Joe Wright’s “The Woman in the Window” was a “problem” movie long before it got dumped on Netflix this week.
Years ago, its release date was shuffled around, then reported re-writes and re-shoots took place before the pandemic made its fate uncertain. Despite the acclaimed director and an all-star cast, this winds up as the kind of turkey that would have lasted two weeks, tops, in theaters but might find a more appreciative, if horrifically underserved audience, on Netflix.
Amy Adams stars as Anna Fox, a child psychiatrist who is experiencing an unfortunate leg of her professional life: she’s an agoraphobic alcoholic who sees her own shrink (Tracy Letts, who is also the film’s screenwriter) and stays at home all day with her cat.
Anna isn’t just a shut in but lives vicariously through the lives of those outside her window. Her grip on reality is seemingly in freefall when she’s convinced that her neighbor (Gary Oldman) has murdered his wife (Julianne Moore). Because Anna is an unreliable protagonist, we’re unsure if we can trust any of her daily encounters, let alone her visions of bloodshed and marital duplicity.
I have no idea if the original screenplay, which was reportedly altered after the first pass left the studio unhappy, was any better than we’ve ended up with. Letts has always been a far better character actor (note his excellent work in “Ford V. Ferrari”) than a writer (his celebrated but insufferable “August: Osage County” has a following), but this is embarrassing, even for him.
The dialog is bad and there aren’t any characters for the actors to play, just tired, one-note walking plot tropes who spout reams of exposition.
Perhaps Letts (who adapted this from A.J. Finn’s 2018 novel) envisioned this as a stage play, as its mostly confined to a single location and consists of actors entering and exiting in a plainly theatrical manner. I would have preferred to see it on stage, since it doesn’t work as a film at all. The whole thing overflows with cliches, including the beyond-tired touch of a car crash flashback that frames the story.
Early on, there’s a glimpse of “Rear Window” (1954) playing on Anna’s TV, as if they needed that to tell us what this movie was clearly inspired by the most; Oldman’s villain even looks like Raymond Burr in that legendary Hitchcock thriller.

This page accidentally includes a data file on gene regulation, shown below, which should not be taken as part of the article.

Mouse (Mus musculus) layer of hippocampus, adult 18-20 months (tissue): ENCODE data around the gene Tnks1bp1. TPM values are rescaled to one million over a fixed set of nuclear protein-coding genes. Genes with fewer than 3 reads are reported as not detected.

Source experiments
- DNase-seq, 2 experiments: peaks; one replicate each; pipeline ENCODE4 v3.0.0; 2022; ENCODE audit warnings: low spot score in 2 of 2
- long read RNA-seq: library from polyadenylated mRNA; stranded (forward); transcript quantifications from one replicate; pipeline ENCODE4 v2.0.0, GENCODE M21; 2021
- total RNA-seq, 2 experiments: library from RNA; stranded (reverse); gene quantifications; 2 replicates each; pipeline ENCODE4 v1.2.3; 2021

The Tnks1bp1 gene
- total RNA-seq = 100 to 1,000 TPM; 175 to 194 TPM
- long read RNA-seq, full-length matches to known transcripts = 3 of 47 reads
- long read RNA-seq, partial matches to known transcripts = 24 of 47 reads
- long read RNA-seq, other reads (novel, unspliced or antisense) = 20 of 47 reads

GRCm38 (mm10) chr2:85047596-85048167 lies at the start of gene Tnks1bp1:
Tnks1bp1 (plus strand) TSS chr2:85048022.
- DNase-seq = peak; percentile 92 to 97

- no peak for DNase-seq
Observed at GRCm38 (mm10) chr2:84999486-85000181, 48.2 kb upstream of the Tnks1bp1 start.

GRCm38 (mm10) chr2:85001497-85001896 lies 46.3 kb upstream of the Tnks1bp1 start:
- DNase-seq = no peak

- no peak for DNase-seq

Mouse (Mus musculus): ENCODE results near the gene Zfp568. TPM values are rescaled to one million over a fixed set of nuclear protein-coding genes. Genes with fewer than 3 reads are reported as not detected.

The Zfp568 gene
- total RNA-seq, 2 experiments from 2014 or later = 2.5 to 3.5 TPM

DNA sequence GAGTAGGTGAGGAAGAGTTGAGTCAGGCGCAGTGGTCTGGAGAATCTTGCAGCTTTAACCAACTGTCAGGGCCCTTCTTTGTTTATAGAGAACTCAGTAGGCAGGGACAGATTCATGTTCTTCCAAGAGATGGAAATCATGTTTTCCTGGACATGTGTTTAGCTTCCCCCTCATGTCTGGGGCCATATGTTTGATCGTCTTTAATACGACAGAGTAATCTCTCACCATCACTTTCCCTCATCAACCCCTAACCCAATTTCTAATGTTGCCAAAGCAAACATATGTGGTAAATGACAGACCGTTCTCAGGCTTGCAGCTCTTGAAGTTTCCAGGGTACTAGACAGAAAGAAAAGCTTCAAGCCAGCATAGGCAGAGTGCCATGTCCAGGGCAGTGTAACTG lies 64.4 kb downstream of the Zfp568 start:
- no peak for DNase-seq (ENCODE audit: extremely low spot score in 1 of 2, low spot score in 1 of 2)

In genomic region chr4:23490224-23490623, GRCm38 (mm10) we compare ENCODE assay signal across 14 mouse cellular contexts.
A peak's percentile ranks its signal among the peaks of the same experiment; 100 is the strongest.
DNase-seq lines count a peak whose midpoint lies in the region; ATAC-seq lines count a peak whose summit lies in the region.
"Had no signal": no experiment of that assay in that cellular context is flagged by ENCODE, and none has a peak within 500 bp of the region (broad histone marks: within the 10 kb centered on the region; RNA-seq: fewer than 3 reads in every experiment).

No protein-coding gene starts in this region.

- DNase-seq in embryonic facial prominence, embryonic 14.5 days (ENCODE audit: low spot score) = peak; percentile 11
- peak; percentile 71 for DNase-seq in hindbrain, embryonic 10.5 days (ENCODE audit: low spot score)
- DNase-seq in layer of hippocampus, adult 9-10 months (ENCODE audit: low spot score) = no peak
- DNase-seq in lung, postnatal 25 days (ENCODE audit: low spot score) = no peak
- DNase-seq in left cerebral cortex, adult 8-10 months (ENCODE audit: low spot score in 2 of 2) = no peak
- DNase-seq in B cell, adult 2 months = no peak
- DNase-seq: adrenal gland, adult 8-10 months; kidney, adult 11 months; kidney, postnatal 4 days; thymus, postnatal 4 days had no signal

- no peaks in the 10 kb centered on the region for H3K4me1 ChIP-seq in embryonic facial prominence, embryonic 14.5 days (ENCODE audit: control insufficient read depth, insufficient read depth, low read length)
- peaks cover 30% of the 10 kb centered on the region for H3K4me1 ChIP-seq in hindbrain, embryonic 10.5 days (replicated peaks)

There are also obvious moments that seem intended to give Adams her “Repulsion” (1965), but Wright (whose best film is still the 2005 “Pride and Prejudice”) creates striking visual bits that distract, rather than enhance, the story.
FAST FACT: A young Amy Adams dreamed of a career as a ballerina before switching to musical theater, eventually landing her first film role in “Drop Dead Gorgeous.”
Wright shows some restraint early on but finally gives in to his unfortunate habit of laying on the style and elaborate camera set ups when the screenplay ceases to work. By the third act, Wright has the camera performing all kind of acrobatics, none of which eclipse how poor this is.
I’m a big fan of Adams, Oldman and Moore, as well as Jennifer Jason Leigh, Brian Tyree Henry and Anthony Mackie, none of whom are well served by this.
Danny Elfman’s energetic score can’t inject this with excitement, not even when it finally succumbs to cliches like a darkened house, someone yelling out, “Is anyone there?” and a stalk n’ slash chase that culminates on a rooftop.
At one point, someone waives a knife in the air and it makes an unsheathing sound, the kind of touch you’d expect from a teen slasher movie. Considering the caliber of the talent involved, it is astonishing how weak this is.
Adams’ committed performance is probably the sole reason to see this. Longtime fans of Oldman, Leigh and Moore needn’t bother, as they’ve done far better work many times elsewhere. At least it’s not Wright’s worst movie, as “Pan,” “Anna Karenina” and “Hanna” are far more agitating.
By the second act, the whole thing is at a heightened pitch but still fails to engage. The is-it-real-or-not angle never made me care. It concludes with a tidy, simple solution that undermines everything that came before it. To think what Brian De Palma could have done with this!
The similarly high concept, far trashier “The Girl on the Train” (2016) is comparable as a star vehicle, though even that film is preferable to this. “The Woman in the Window” moves well and gives Adams a chance to stretch but this thriller that isn’t just a big disappointment, but, more unforgivably, its forgettable.
One and a Half Star